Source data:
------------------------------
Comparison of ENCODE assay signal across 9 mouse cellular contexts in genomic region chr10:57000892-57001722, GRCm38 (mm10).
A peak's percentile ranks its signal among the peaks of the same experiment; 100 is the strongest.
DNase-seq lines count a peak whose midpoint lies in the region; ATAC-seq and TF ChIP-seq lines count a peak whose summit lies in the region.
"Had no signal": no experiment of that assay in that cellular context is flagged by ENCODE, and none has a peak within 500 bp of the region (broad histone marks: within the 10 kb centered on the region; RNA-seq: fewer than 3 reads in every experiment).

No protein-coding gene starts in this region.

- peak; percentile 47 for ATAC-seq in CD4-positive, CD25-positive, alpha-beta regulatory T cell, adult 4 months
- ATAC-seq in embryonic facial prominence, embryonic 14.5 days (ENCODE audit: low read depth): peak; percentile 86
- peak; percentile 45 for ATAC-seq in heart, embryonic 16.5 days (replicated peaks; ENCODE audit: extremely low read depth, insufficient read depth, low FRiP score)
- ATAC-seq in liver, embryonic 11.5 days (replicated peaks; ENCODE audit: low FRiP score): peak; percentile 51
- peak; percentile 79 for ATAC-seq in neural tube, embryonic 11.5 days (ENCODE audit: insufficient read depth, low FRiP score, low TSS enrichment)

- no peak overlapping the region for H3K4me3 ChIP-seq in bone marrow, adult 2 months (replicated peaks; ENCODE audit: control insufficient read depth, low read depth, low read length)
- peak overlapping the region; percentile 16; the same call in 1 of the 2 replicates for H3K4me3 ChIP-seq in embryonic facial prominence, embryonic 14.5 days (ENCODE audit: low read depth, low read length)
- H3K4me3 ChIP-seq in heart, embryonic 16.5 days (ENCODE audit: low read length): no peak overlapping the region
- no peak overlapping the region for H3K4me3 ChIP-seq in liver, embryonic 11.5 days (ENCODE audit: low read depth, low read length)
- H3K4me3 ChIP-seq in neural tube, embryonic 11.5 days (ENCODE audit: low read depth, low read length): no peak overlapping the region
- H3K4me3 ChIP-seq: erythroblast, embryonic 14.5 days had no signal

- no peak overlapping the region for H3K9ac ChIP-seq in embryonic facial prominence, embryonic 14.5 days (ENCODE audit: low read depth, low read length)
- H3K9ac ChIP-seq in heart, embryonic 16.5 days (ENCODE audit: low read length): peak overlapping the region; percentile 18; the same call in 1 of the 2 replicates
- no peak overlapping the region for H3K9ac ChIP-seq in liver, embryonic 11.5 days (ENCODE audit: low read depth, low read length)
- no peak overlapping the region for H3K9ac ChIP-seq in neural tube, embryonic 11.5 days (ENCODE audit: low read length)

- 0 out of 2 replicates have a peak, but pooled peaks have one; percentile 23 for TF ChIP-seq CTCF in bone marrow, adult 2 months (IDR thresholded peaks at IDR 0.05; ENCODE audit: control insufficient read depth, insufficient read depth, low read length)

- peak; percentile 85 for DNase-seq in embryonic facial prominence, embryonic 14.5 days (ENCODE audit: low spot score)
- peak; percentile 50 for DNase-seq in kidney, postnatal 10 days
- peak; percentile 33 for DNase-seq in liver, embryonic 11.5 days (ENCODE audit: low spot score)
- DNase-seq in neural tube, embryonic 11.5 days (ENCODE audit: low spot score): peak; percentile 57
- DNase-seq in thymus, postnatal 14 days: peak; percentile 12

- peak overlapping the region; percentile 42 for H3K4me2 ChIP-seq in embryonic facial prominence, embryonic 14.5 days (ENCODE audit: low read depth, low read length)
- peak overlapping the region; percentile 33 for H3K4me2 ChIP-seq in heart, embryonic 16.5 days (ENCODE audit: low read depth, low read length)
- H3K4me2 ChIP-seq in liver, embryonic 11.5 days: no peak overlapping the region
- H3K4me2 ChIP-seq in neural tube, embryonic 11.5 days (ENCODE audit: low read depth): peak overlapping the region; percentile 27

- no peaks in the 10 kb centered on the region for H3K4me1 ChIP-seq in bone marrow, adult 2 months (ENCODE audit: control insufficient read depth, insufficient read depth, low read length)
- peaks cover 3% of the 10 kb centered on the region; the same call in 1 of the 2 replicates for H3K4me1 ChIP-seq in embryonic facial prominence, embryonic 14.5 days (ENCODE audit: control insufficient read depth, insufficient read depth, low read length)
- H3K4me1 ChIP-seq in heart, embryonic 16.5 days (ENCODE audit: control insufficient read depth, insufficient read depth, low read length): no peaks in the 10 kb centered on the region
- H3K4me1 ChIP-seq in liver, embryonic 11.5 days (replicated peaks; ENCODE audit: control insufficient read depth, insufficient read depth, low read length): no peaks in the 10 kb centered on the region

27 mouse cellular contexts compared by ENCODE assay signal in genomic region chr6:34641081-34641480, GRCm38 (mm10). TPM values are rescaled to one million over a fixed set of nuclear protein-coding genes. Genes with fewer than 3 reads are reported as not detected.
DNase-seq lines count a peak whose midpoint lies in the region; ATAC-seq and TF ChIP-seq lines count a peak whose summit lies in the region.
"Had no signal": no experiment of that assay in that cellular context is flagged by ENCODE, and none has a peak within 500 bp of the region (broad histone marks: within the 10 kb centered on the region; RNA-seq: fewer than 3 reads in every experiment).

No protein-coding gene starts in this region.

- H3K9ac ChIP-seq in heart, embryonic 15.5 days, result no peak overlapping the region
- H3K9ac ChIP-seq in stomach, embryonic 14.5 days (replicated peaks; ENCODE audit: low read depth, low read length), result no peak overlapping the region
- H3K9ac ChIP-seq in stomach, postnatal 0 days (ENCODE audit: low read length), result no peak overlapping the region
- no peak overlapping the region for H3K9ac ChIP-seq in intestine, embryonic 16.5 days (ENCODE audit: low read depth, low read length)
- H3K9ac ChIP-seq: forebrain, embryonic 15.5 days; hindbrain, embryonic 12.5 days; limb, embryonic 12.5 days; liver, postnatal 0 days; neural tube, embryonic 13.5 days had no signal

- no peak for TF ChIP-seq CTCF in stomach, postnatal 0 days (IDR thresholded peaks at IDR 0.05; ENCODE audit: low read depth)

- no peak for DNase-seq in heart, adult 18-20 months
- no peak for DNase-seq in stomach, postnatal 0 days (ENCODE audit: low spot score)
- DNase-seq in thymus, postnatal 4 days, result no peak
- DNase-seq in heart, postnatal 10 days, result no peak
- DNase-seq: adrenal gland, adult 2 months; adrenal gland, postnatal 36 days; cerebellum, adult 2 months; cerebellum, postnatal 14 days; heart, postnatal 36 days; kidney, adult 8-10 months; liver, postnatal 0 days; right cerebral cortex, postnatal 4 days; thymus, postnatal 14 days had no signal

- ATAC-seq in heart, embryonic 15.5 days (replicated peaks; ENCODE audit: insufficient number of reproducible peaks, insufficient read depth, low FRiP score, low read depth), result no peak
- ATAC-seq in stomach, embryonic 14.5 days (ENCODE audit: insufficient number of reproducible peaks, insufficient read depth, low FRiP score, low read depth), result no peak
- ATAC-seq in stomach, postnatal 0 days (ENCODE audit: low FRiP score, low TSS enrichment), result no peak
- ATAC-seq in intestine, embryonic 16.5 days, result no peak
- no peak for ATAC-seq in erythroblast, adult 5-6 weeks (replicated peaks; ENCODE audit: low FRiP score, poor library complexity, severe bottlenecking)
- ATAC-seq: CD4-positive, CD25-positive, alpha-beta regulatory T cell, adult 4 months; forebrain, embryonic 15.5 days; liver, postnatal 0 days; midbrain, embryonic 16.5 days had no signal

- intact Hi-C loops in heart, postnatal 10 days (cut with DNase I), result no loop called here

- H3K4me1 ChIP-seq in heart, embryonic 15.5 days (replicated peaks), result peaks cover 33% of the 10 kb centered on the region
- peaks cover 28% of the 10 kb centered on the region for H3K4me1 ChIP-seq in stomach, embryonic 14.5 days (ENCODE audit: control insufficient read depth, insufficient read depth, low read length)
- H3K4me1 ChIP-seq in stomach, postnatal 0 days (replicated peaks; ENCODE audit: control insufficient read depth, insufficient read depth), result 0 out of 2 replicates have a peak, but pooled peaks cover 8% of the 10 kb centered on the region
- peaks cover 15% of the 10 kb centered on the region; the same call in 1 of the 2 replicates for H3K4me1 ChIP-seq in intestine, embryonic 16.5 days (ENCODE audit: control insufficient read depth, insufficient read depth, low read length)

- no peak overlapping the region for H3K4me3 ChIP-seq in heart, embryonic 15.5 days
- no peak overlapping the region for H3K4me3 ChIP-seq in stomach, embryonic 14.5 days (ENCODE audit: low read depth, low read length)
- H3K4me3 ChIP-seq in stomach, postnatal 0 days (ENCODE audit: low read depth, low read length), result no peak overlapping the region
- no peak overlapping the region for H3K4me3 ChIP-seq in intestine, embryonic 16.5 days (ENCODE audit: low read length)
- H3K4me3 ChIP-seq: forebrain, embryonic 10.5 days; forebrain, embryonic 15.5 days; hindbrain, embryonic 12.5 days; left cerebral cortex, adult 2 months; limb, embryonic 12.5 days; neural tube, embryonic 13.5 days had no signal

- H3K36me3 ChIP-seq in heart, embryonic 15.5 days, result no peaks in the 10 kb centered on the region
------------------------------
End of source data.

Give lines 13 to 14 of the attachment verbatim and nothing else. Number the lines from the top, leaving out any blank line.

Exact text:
- H3K4me3 ChIP-seq in heart, embryonic 16.5 days (ENCODE audit: low read length): no peak overlapping the region
- no peak overlapping the region for H3K4me3 ChIP-seq in liver, embryonic 11.5 days (ENCODE audit: low read depth, low read length)